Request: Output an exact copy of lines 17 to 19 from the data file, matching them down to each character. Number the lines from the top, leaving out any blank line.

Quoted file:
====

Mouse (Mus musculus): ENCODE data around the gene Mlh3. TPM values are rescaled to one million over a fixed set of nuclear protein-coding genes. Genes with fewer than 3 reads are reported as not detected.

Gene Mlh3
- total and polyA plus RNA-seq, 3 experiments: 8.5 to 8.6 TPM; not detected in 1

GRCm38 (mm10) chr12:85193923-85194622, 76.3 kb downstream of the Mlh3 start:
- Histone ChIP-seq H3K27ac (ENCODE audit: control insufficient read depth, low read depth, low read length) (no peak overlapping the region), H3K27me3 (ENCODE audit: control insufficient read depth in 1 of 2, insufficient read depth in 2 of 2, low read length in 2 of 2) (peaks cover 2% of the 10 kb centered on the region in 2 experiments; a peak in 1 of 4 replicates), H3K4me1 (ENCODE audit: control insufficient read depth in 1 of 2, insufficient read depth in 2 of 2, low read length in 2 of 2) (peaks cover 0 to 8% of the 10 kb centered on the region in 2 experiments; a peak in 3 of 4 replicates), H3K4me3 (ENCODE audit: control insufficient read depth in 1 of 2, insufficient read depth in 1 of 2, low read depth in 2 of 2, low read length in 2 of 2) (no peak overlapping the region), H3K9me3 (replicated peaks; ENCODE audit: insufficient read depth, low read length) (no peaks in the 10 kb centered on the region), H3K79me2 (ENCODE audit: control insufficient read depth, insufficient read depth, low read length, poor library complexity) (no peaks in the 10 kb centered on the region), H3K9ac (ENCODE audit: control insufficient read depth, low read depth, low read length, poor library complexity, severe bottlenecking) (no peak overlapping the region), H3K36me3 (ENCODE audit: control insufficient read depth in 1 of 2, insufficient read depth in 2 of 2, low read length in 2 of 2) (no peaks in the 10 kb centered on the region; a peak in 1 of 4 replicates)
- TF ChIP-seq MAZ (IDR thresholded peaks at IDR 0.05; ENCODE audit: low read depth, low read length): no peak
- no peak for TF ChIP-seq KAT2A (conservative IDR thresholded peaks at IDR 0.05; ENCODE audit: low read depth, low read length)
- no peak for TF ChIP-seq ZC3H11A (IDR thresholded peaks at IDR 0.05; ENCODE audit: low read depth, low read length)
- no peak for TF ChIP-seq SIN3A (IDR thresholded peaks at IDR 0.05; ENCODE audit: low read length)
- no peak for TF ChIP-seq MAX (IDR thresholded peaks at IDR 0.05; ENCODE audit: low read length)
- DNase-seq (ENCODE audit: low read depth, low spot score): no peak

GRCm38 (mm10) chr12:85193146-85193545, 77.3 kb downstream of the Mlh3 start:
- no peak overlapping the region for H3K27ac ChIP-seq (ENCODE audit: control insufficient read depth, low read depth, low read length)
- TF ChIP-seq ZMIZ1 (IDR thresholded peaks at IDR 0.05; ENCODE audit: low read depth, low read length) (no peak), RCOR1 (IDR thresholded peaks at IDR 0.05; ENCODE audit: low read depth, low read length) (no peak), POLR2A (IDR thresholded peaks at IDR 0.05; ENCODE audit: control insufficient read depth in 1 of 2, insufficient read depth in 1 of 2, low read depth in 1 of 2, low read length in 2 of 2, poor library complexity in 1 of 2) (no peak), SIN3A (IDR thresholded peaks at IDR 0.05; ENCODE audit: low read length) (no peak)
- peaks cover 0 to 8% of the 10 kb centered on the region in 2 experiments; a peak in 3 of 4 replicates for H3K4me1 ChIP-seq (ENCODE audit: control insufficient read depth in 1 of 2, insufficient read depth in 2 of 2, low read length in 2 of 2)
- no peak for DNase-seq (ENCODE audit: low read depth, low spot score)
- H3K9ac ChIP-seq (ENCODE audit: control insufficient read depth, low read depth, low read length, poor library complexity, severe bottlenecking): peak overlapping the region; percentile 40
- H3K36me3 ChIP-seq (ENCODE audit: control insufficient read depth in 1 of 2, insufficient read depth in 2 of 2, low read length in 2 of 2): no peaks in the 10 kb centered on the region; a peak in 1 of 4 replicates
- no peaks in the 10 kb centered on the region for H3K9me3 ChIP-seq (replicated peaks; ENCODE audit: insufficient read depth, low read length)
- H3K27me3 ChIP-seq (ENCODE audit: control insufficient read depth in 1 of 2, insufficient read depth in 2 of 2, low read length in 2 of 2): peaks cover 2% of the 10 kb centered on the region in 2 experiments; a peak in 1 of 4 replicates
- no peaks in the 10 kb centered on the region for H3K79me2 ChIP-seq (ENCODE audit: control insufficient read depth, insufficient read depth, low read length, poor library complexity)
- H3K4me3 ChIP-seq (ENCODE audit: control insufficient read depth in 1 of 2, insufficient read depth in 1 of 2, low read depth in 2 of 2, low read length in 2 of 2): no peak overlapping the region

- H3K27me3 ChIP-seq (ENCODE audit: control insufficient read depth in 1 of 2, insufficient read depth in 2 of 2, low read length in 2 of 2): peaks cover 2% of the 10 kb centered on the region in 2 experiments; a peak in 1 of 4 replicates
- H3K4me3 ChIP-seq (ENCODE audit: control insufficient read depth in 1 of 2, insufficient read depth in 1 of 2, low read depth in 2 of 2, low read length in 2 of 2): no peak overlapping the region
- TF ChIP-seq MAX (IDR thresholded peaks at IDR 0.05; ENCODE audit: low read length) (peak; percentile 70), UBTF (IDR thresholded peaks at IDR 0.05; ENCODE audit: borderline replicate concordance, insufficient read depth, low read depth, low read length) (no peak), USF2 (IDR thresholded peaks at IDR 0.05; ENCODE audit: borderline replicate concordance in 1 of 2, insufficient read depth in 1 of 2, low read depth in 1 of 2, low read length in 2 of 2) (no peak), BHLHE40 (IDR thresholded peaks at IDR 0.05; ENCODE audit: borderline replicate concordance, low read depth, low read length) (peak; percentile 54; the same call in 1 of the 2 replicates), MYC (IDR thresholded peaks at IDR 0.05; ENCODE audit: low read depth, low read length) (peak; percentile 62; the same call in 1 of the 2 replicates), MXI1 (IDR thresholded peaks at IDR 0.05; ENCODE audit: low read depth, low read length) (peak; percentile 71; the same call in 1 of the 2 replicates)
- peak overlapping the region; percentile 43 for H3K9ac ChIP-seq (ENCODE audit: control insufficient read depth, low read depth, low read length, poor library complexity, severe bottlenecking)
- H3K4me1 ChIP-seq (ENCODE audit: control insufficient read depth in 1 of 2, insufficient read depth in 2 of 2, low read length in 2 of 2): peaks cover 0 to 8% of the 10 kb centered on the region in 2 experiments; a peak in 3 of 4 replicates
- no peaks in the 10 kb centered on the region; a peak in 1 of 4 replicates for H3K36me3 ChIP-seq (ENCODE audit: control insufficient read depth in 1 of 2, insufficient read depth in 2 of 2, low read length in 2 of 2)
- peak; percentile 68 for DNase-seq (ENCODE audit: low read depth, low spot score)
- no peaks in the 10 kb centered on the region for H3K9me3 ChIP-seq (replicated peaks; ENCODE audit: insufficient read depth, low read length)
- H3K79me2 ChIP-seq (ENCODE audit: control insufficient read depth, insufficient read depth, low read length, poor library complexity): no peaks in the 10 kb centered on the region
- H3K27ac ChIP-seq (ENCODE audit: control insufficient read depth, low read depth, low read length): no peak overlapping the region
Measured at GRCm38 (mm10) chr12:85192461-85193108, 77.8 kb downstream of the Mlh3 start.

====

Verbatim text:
- H3K9ac ChIP-seq (ENCODE audit: control insufficient read depth, low read depth, low read length, poor library complexity, severe bottlenecking): peak overlapping the region; percentile 40
- H3K36me3 ChIP-seq (ENCODE audit: control insufficient read depth in 1 of 2, insufficient read depth in 2 of 2, low read length in 2 of 2): no peaks in the 10 kb centered on the region; a peak in 1 of 4 replicates
- no peaks in the 10 kb centered on the region for H3K9me3 ChIP-seq (replicated peaks; ENCODE audit: insufficient read depth, low read length)